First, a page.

which drug is used for the treatment of a hospitalised covid-19 patient?

To be eligible for the study, participants had to have been diagnosed with mild to moderate COVID-19, have started experiencing symptoms no more than five days prior to study enrolment, and have at least one risk factor that put them at increased risk of a poor COVID-19 outcome.Based on these data, the Expert Group advises against the use of dexamethasone (AIIa) or other corticosteroids (AIII) for the treatment of COVID-19 in this subgroup, unless the patient has another indication for corticosteroid treatment. Patients taking molnupiravir were half as likely to be hospitalised or die from COVID-19 as those taking placebo. Health system administrators should be aware that several of these agents are intended for outpatient intravenous infusion and be prepared to provide such care in a place and in a manner in which patients with COVID-19 can be safely managed. In any given year, we collectively catch one billion colds and up to 45 million cases of influenza, while the number of new cases of COVID-19 continues to rise.

In the study, more than 6,000 hospitalised patients with COVID-19 randomly received either dexamethasone or standard treatment. The study compared treatment with Regeneron monoclonal antibodies plus standard care with standard care alone in people hospitalised with COVID-19.Approximately half of the study participants took the antiviral drug molnupiravir; four capsules, twice a day, for five days, by mouth. Preliminary data suggest that hospitalised patients with mild to moderate disease have a survival benefit with this treatment. The Panel recommends against the use of the combination of baricitinib and tocilizumab for the treatment of COVID-19, except in one clinical trial (AIII), because there is insufficient evidence for the use of this combination.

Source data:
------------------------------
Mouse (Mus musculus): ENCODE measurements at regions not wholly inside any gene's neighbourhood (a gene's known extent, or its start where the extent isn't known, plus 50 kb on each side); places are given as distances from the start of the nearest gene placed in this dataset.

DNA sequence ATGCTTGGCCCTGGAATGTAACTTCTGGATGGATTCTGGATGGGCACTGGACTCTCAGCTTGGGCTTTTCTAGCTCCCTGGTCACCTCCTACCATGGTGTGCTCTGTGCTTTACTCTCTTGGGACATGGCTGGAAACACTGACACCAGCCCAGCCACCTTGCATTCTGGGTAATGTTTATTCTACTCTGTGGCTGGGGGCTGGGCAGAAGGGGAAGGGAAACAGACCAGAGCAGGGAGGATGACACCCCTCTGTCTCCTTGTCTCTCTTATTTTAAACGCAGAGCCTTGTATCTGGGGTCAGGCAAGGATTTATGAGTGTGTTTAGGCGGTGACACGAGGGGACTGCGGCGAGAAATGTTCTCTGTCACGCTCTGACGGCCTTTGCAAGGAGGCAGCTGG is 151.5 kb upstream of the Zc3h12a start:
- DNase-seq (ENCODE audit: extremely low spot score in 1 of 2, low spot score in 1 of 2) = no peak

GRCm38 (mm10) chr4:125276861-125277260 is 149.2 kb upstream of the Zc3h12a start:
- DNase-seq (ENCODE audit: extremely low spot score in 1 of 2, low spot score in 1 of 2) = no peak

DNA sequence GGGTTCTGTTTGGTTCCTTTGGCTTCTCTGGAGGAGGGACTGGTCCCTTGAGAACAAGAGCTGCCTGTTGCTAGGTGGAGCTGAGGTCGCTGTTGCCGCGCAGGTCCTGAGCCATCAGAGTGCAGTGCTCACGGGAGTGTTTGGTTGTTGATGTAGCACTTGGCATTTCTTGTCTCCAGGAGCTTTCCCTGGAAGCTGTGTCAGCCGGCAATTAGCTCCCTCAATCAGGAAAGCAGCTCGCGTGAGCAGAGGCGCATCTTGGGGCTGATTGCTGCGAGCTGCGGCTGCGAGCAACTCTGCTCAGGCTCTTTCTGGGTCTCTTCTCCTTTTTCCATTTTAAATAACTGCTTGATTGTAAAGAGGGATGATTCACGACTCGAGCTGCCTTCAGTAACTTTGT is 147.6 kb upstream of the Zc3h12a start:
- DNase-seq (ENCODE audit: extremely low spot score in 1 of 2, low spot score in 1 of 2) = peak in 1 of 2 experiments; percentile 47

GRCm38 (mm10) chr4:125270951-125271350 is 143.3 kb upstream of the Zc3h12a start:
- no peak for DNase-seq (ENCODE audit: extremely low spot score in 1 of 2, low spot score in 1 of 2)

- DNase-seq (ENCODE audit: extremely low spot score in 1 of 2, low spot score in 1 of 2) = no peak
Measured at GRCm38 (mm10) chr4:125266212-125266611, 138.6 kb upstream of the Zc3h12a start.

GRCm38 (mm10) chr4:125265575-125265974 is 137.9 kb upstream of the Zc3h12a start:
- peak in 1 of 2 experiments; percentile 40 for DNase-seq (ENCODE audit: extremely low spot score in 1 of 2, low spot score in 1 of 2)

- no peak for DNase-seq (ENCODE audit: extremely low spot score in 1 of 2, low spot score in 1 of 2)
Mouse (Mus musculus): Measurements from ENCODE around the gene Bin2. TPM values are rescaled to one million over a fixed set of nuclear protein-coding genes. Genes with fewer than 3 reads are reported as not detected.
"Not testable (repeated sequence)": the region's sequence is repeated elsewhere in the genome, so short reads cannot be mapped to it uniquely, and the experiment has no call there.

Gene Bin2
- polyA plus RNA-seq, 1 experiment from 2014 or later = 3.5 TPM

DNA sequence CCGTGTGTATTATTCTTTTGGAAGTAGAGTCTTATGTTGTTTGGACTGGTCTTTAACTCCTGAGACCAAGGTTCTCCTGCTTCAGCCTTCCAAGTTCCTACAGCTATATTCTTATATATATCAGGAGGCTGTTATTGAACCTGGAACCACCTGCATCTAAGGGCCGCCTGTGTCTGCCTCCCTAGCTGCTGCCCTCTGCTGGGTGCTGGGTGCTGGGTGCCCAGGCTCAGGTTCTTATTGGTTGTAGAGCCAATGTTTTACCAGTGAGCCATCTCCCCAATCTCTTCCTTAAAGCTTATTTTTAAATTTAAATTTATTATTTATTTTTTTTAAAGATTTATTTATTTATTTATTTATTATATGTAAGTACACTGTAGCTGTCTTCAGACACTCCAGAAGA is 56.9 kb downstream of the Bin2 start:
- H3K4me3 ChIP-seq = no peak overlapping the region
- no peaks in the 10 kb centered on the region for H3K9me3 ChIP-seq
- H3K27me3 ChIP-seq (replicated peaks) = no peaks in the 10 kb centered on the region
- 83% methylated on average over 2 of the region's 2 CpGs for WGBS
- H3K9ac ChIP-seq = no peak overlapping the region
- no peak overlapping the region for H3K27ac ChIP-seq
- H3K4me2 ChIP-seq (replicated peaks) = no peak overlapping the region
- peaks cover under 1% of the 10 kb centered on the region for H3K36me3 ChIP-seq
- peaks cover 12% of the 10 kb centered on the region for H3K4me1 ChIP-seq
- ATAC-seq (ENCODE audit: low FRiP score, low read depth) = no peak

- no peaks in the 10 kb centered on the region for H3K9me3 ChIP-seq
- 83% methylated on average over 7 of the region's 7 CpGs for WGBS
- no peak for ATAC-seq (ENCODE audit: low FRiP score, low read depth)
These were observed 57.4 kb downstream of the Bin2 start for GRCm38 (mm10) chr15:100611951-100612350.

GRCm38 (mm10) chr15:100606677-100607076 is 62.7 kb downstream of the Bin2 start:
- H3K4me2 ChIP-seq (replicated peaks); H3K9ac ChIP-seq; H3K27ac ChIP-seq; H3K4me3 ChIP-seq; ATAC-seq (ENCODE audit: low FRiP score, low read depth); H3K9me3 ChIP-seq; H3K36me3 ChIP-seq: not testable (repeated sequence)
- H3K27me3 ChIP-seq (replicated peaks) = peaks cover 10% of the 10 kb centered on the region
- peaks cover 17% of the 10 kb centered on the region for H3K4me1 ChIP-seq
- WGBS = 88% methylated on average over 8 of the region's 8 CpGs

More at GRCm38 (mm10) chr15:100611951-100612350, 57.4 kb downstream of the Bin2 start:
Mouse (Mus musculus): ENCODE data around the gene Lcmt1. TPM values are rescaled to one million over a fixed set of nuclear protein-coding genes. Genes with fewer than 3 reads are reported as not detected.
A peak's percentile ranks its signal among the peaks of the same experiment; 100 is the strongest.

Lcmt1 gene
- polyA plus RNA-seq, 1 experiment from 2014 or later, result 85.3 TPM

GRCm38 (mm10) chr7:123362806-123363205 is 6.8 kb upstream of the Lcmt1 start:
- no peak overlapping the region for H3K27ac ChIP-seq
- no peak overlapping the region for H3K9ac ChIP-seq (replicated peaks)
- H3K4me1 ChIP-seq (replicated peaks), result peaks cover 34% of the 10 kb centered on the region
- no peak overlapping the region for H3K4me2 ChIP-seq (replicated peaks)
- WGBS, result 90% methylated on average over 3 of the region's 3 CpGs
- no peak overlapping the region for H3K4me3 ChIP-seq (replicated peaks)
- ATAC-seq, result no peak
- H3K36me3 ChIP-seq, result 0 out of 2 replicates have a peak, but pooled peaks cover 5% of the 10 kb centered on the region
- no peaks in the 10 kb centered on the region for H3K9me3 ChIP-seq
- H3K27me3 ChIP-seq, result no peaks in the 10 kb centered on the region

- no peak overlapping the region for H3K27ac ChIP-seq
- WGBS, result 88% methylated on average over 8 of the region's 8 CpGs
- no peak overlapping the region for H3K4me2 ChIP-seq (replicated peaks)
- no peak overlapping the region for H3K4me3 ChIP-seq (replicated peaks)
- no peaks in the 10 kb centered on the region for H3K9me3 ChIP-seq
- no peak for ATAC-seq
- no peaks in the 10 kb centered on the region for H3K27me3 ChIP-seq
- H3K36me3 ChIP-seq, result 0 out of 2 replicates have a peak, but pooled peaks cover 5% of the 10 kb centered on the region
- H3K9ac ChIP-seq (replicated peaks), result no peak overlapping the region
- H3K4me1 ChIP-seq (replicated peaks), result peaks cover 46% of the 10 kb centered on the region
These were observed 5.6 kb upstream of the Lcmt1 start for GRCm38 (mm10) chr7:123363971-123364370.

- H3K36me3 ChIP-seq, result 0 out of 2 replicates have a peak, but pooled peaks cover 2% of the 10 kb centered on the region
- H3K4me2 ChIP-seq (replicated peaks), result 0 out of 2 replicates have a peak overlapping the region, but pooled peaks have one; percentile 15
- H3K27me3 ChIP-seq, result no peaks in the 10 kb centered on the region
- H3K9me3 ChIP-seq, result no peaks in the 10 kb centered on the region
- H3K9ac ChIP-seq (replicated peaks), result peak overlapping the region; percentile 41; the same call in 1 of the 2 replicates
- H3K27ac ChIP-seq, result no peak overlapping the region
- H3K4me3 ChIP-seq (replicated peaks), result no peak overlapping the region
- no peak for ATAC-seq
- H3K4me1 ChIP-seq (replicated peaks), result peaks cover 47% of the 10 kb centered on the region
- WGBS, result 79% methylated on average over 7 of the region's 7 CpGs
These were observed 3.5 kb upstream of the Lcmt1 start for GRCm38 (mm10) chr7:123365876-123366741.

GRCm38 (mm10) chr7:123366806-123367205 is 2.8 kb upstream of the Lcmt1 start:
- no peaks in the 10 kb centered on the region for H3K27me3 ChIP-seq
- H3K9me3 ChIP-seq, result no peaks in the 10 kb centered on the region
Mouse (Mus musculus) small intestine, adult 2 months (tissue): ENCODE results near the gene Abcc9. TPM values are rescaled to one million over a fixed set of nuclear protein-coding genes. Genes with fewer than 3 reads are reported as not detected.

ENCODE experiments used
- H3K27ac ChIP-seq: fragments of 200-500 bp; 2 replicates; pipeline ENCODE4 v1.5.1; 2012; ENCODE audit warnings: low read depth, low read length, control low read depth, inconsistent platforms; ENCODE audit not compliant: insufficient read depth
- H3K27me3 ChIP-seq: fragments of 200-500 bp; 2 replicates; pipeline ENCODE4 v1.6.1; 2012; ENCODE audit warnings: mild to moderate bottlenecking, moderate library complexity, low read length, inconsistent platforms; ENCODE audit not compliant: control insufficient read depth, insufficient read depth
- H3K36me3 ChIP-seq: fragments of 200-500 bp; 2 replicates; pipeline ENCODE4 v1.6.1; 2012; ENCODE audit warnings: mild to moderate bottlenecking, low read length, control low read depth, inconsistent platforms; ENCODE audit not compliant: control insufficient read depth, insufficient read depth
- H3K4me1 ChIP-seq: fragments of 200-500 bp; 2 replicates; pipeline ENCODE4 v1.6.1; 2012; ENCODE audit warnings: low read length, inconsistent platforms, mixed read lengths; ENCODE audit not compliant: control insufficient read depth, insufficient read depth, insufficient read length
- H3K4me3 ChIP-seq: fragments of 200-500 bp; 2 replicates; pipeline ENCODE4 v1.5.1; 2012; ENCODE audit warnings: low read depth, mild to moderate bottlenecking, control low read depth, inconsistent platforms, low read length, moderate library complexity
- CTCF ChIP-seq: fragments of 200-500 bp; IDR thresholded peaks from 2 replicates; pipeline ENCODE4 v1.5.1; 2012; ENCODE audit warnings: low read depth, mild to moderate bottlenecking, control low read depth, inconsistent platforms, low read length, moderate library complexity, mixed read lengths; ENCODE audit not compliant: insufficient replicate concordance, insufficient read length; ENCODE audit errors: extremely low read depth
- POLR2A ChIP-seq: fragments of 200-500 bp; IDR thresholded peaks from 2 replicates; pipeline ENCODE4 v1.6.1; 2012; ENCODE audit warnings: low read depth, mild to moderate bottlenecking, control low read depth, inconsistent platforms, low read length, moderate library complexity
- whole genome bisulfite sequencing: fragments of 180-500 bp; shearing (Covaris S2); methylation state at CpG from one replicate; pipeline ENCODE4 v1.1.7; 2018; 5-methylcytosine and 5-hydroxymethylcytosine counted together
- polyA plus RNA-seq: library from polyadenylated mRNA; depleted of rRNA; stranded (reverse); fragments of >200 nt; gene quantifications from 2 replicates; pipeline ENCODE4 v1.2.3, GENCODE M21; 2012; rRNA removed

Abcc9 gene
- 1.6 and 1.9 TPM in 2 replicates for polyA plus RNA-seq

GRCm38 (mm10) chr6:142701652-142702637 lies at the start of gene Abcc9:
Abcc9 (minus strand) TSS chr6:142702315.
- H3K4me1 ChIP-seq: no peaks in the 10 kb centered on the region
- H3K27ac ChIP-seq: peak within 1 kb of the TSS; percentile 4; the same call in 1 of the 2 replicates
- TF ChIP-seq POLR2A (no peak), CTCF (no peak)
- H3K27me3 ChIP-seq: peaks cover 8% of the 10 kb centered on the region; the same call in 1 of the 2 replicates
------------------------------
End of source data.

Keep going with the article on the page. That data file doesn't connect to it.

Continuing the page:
Recruitment occurred within 24 hours of ICU admission and within a median of 1.2 days of hospitalisation (IQR 0.8-2.8 days), suggesting that the benefit of tocilizumab occurs in patients experiencing rapid respiratory decompensation. Clinicians and patients wishing to consider its use, or the use of any other available investigational therapy, should review the external COVID-19 Icon Treatment Guideline, as well as the FDA's EUA for the therapy. In the placebo group, 53 of 377, or 14.1%, of participants were hospitalised, including eight participants in this group who died. Compared to placebo and standard treatment, convalescent plasma did not significantly improve the risk of death, length of hospital stay or need for a ventilator.

Remdesivir can be given with dexamethasone in hospitalised people who need supplemental oxygen or who are on mechanical ventilation. Treatment has been shown to reduce the likelihood of disease progression and the need for hospitalisation.

Summer Mason
Summer Mason

Infuriatingly humble twitter fanatic. Professional pop culture lover. Professional twitteraholic. Infuriatingly humble bacon scholar. Typical tvaholic.

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